Time was spent becoming familiar with each other's work, and discussing things such as audience participation, live mapping with projection and other experimental approaches to performance. Also spoken about was labour and class society in relation to art, as well as division of labour including extremes in terms of roles and songs that accompany particular tasks. Jamali gave the example of different songs sung for fast and slow rope pulling, and noted how rhymes, alliteration and choruses are used to remember tasks.

The first meeting with mentor Abeera Kamran occured via Zoom on 1 February. It included introductions, talks about some of Abeera's previous working including mapmaking, website collaboration and working with Urdu in relation to typography.


Examples of projects Abeera has worked on:


On 3 February was an outing to ACMI to see ‘How I See It: Blak Art and Film’ with fellow residents Tahlia Palmer and Lilah Benetti.

The first week of February was spent putting together applications and proposals for forthcoming work and potential projects.

Quarry Pedagogies:

Sāmoan Language Week:

On 8 February was the first of ten Siva Sāmoa lessons with Le Masiofo Siva Academy. The focus was on harmonising in groups through song.

Number patterns:

Savalivali song:

On 8 February was the second catch up with mentor, Abeera Kamran. The session went for two hours and was structured to focus on design in the first half (dissection the publication and installation feedback), and typography in the second (a presentation of Abeera's masters research and laying foundations for typographic research).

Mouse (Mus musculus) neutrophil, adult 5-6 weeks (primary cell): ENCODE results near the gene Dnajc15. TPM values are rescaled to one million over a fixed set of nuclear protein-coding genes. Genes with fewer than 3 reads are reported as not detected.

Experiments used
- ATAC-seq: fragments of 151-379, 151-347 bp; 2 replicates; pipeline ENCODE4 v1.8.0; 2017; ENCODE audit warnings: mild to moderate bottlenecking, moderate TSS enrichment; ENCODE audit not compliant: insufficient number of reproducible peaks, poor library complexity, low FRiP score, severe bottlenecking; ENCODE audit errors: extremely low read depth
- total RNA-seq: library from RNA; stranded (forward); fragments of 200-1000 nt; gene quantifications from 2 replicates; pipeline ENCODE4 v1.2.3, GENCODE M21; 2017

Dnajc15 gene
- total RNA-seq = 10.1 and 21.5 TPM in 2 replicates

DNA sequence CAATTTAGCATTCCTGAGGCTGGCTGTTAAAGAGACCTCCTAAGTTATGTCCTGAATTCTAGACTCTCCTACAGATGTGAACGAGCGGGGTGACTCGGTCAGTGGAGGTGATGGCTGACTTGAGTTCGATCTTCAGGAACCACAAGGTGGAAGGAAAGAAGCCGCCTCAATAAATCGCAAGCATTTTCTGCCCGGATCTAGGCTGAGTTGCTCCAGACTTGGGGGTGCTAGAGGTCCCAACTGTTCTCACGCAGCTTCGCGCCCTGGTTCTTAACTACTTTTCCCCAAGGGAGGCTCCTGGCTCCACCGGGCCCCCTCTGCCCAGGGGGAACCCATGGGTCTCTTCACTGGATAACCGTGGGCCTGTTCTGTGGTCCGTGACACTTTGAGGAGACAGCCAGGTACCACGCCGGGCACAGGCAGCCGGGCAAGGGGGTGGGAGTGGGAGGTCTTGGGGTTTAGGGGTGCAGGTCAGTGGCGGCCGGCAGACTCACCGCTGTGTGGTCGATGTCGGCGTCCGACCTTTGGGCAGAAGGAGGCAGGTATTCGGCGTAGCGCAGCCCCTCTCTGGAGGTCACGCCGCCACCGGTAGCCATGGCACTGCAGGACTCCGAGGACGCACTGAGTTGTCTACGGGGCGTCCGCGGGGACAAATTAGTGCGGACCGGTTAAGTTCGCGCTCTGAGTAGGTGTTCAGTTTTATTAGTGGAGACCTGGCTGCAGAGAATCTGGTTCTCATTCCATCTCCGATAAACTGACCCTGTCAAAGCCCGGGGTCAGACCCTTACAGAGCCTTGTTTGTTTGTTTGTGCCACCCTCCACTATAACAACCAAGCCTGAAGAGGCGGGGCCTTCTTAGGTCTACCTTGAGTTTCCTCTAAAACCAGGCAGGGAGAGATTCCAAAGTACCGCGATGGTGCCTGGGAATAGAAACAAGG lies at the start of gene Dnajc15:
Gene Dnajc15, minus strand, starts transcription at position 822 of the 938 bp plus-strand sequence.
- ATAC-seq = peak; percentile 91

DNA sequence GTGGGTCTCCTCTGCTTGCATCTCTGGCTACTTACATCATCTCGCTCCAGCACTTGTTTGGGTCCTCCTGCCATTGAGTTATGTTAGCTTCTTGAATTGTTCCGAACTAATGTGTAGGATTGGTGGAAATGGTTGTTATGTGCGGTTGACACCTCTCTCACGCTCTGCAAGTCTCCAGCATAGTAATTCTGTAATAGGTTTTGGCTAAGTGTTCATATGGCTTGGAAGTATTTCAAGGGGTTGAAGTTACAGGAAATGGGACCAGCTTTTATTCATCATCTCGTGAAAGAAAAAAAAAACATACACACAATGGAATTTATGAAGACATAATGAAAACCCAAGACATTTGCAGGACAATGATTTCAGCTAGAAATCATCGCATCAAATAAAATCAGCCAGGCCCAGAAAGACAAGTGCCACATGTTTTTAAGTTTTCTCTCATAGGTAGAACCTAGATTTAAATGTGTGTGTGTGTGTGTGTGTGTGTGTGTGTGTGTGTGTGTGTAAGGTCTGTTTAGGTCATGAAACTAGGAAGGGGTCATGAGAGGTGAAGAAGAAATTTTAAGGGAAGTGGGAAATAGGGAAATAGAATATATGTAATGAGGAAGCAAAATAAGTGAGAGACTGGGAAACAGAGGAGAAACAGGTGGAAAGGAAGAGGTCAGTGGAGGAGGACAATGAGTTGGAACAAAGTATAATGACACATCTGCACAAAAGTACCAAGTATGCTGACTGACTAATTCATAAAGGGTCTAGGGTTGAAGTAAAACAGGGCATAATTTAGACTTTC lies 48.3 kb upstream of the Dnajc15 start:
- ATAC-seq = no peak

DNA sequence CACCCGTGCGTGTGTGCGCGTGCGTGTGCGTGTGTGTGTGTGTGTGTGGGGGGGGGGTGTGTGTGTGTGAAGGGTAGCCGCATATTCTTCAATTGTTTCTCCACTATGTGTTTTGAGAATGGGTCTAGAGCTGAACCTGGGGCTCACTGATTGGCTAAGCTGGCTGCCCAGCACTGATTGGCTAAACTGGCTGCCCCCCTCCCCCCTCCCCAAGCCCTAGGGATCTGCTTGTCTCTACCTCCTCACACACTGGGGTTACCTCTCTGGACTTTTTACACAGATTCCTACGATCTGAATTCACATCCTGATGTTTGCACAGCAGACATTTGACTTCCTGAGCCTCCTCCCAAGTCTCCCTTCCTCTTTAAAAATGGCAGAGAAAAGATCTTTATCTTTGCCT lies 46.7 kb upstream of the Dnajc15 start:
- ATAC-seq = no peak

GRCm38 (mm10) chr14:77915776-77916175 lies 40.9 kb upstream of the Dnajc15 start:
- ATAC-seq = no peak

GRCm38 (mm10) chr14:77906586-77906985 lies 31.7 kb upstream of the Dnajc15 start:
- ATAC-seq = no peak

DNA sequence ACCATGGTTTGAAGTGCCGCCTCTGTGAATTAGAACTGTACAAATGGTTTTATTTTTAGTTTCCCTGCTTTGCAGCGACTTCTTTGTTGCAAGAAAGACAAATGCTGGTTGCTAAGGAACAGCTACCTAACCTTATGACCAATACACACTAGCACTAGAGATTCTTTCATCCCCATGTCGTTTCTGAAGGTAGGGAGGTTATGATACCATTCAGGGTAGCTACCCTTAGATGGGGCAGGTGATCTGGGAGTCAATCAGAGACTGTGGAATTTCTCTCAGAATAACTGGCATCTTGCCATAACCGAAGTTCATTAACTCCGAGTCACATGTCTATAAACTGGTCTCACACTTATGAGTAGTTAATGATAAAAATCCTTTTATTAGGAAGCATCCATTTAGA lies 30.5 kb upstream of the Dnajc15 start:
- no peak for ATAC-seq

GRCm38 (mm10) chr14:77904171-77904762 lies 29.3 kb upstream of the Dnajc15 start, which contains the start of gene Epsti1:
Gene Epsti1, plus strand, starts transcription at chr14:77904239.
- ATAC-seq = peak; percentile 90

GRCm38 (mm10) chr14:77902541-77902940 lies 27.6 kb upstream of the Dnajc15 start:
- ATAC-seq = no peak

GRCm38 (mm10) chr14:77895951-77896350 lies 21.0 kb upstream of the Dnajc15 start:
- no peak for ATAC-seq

‘Skylight’ installation feedback:

Dissecting ‘the publication’:

Reflection on current practice:

Typography and culture:

Typographic research pointers:

On 9 February was a grant workshop session with Auspicious Arts at the Centre for Projection Art space.

Auspicious Arts:

First step – Research:

Second step – Strategy and Planning:

Third step – Budget:

Fourth step – Support Materials:

Fifth step – Application:

Sixth step – Outcome:


In-kind Support:




General Advice:


Crafting Aotearoa: a Cultural History of making in New Zealand and the Wider Moana Oceania

‘And why Moana Oceania, rather than the Pacific, the more common name for this part of the world? That name “Pacific” was given to this region by a Portuguese navigator and explorer in 1521. Ferdinand Magellan’s “Mar Pacifico” —the peaceful sea— emphasises a narrow perception of the peoples and places of Moana Oceania as peaceful, tranquil and passive, which is not how Indigenous peoples from this region see themselves. Pacific has become Pasifika, Pasefika or Pasifiki, but these transliterations are derived from the same root. Moana means ocean in the Māori language and in other island nations such as the Cook Islands, Hawai’i, Sāmoa and Tonga. While it can never be truly inclusive because of the diversity of languages and cultures of Moana Oceania peoples, it has meaning and relevance to this place.

Oceania is another foreign name that was first used in the early nineteenth century. Today it is a popular alternative for Pacific because it suggests a sea of islands connected to each other, rather than isolated islands in a far sea.1 It is a name that is more meaningful to island nations that do not have the word moana in their languages.2 Together, Moana Oceania empowers and privileges Indigenous perspectives. It embodies a worldview that is strongly connected to Aotearoa but has its roots in the wider region.’

1. Se ‘Epili Hau’ofa, ‘We Are the Oceania: Selected works’, University of Hawai’i Press, Honolulu, 2008, for an indepth understanding of the term Oceania. See also a great discussion paper on imposed terms of convenience called ‘Terms of Convenience’ written by Ioana Gordon-Smith.